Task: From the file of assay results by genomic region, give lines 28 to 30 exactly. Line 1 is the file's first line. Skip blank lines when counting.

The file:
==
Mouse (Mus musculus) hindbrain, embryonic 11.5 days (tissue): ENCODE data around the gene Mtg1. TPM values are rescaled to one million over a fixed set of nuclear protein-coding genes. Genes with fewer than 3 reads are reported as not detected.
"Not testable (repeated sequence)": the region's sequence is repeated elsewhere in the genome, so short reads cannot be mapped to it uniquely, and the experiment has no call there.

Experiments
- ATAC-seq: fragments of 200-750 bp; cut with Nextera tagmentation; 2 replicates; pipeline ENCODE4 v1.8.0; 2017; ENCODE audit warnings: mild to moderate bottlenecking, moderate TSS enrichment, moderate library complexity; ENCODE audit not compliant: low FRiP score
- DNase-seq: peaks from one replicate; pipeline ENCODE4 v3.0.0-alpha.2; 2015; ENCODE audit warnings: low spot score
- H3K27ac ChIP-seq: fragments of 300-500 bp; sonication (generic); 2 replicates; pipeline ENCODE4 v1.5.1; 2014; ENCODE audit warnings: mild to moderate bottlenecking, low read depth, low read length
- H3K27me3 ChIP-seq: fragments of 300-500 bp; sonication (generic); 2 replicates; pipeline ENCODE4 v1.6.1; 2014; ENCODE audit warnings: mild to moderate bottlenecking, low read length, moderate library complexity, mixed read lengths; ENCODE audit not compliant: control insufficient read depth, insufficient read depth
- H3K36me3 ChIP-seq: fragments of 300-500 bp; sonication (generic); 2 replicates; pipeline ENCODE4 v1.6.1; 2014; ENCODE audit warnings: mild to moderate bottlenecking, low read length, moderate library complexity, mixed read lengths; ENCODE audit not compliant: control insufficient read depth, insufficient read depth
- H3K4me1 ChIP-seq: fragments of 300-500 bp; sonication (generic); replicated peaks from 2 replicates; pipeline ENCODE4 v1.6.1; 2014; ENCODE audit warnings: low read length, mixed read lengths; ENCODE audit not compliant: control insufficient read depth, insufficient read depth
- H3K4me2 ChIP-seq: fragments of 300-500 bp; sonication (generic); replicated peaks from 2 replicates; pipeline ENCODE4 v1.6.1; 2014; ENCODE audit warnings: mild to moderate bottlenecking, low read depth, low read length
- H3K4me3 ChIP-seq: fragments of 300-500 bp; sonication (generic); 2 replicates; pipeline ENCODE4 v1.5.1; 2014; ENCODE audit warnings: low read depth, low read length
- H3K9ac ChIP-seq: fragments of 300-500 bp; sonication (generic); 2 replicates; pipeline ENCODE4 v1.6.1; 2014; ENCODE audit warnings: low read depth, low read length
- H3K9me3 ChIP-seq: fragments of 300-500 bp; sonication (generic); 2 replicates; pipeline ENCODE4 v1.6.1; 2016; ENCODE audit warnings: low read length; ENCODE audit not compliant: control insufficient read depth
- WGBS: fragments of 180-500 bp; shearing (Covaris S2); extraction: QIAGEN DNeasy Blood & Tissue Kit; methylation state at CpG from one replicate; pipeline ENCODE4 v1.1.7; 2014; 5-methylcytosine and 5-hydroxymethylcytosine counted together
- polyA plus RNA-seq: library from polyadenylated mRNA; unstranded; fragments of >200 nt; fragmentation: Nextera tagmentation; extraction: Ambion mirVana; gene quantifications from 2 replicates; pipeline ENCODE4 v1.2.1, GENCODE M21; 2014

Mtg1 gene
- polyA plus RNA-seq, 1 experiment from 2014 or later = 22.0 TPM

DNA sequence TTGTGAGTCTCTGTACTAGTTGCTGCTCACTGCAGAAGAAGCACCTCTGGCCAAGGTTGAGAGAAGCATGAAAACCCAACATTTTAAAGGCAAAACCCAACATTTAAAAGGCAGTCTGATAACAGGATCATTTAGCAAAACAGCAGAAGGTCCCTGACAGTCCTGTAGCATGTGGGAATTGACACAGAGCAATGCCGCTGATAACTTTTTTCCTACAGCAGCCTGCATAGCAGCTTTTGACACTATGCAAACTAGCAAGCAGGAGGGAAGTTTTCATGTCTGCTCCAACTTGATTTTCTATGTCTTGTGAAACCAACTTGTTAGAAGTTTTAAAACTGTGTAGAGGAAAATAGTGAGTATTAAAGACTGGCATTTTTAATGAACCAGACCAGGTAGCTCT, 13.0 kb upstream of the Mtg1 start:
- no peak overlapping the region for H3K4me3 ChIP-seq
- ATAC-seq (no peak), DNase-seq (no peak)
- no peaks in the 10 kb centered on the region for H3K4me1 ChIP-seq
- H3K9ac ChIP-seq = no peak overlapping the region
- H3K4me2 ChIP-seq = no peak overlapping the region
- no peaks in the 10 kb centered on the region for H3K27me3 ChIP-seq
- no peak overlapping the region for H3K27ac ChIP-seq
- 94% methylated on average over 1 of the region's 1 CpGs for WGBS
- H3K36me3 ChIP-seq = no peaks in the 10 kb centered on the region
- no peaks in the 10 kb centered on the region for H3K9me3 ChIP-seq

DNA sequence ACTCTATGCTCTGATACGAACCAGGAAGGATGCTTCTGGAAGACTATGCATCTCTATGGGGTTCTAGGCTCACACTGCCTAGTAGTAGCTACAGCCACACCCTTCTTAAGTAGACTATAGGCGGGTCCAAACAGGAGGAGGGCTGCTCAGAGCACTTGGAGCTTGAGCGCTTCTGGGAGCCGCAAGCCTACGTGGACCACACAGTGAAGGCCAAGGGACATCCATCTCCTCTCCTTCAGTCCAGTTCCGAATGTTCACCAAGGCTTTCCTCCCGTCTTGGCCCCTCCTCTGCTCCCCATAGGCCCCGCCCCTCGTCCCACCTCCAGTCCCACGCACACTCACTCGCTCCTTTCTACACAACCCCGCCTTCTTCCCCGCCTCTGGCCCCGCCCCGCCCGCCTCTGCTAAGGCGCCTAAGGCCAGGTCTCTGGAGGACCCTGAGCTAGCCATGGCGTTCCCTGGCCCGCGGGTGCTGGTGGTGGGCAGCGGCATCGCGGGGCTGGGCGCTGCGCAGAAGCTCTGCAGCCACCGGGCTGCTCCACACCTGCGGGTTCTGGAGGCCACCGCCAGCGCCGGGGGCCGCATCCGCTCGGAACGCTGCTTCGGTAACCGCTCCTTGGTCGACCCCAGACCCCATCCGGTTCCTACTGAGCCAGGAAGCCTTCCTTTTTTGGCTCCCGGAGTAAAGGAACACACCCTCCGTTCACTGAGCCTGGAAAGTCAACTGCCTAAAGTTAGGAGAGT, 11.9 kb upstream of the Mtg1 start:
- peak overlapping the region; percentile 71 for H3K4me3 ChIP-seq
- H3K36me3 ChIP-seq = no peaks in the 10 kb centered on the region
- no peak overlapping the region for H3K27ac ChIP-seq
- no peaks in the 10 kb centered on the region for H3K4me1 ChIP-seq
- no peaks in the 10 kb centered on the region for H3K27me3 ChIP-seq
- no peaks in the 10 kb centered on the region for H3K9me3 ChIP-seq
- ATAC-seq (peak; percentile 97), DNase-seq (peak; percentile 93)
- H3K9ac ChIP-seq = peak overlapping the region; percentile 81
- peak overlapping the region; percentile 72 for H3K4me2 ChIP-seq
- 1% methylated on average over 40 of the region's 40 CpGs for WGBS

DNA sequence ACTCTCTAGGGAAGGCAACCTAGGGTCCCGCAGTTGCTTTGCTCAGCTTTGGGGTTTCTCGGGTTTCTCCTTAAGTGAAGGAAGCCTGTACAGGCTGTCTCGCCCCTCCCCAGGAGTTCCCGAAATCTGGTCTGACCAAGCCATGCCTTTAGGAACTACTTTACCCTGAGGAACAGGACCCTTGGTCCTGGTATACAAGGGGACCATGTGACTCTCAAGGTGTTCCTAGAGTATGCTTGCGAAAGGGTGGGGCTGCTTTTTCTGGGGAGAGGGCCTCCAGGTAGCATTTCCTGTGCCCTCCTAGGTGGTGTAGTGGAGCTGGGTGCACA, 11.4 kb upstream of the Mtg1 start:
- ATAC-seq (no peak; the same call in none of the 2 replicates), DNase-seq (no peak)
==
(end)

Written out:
- no peaks in the 10 kb centered on the region for H3K9me3 ChIP-seq

DNA sequence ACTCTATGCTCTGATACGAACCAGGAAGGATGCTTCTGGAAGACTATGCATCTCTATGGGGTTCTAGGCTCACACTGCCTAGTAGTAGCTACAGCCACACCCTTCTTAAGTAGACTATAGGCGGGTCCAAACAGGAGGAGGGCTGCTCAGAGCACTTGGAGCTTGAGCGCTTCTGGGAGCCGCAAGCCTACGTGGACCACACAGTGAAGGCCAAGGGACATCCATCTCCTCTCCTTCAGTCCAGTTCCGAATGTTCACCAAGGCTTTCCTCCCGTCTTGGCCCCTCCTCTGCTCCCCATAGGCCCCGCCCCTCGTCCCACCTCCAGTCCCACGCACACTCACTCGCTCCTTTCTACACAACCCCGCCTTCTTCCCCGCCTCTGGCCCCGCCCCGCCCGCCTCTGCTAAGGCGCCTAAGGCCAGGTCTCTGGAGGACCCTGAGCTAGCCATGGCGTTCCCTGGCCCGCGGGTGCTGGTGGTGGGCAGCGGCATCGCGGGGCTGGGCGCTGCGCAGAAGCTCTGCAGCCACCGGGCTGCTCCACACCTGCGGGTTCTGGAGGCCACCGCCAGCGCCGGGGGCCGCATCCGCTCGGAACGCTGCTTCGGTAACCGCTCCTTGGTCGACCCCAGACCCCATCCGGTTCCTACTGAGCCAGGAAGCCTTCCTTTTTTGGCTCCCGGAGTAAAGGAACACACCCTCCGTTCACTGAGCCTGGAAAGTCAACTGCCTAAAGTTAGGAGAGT, 11.9 kb upstream of the Mtg1 start:
- peak overlapping the region; percentile 71 for H3K4me3 ChIP-seq